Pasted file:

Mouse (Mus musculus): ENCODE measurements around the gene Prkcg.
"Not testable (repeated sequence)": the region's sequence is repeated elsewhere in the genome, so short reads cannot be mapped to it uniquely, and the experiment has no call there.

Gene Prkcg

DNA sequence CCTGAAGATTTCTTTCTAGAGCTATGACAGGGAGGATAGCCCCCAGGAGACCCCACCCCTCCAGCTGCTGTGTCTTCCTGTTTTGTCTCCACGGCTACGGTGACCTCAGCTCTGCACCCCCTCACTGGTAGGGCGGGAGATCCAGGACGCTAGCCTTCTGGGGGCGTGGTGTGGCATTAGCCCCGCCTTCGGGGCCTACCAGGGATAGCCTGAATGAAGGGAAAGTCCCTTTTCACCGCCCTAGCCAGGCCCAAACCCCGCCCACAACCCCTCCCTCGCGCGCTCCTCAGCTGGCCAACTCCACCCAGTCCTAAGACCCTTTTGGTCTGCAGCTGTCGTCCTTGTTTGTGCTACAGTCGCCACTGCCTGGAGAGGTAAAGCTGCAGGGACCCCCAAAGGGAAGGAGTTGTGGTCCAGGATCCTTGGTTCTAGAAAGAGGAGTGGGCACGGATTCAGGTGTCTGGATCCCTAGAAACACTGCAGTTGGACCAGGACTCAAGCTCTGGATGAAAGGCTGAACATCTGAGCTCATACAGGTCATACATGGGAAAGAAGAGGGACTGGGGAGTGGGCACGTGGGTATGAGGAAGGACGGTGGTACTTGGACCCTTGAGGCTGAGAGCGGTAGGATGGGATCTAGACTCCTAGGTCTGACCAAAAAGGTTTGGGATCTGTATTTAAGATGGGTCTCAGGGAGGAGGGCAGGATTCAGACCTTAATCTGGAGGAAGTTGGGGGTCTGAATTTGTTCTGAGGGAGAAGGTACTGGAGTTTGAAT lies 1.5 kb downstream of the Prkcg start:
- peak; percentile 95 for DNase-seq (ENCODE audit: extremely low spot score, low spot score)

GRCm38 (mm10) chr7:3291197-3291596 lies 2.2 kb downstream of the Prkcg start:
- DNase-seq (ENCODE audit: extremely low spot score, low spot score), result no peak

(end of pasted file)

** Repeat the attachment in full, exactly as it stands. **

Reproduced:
Mouse (Mus musculus): ENCODE measurements around the gene Prkcg.
"Not testable (repeated sequence)": the region's sequence is repeated elsewhere in the genome, so short reads cannot be mapped to it uniquely, and the experiment has no call there.

Gene Prkcg

DNA sequence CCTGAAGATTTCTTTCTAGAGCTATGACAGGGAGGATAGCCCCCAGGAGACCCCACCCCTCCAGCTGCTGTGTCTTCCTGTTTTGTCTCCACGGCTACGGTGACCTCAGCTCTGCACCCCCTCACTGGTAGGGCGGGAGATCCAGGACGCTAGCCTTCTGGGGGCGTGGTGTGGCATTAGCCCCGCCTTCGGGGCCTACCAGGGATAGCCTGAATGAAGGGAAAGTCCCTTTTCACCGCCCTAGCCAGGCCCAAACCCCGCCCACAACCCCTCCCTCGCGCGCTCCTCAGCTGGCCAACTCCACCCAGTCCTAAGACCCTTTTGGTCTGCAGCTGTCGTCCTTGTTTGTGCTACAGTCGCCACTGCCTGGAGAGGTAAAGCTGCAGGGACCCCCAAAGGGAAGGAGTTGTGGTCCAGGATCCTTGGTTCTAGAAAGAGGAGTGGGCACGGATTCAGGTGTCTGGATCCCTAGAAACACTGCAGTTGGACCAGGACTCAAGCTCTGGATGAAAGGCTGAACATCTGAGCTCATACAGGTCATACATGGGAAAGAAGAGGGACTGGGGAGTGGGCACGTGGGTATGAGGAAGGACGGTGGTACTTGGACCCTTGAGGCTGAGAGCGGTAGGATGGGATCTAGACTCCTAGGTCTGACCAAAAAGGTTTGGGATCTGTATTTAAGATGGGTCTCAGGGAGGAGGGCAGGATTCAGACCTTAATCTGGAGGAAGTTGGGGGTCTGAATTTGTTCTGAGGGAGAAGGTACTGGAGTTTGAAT lies 1.5 kb downstream of the Prkcg start:
- peak; percentile 95 for DNase-seq (ENCODE audit: extremely low spot score, low spot score)

GRCm38 (mm10) chr7:3291197-3291596 lies 2.2 kb downstream of the Prkcg start:
- DNase-seq (ENCODE audit: extremely low spot score, low spot score), result no peak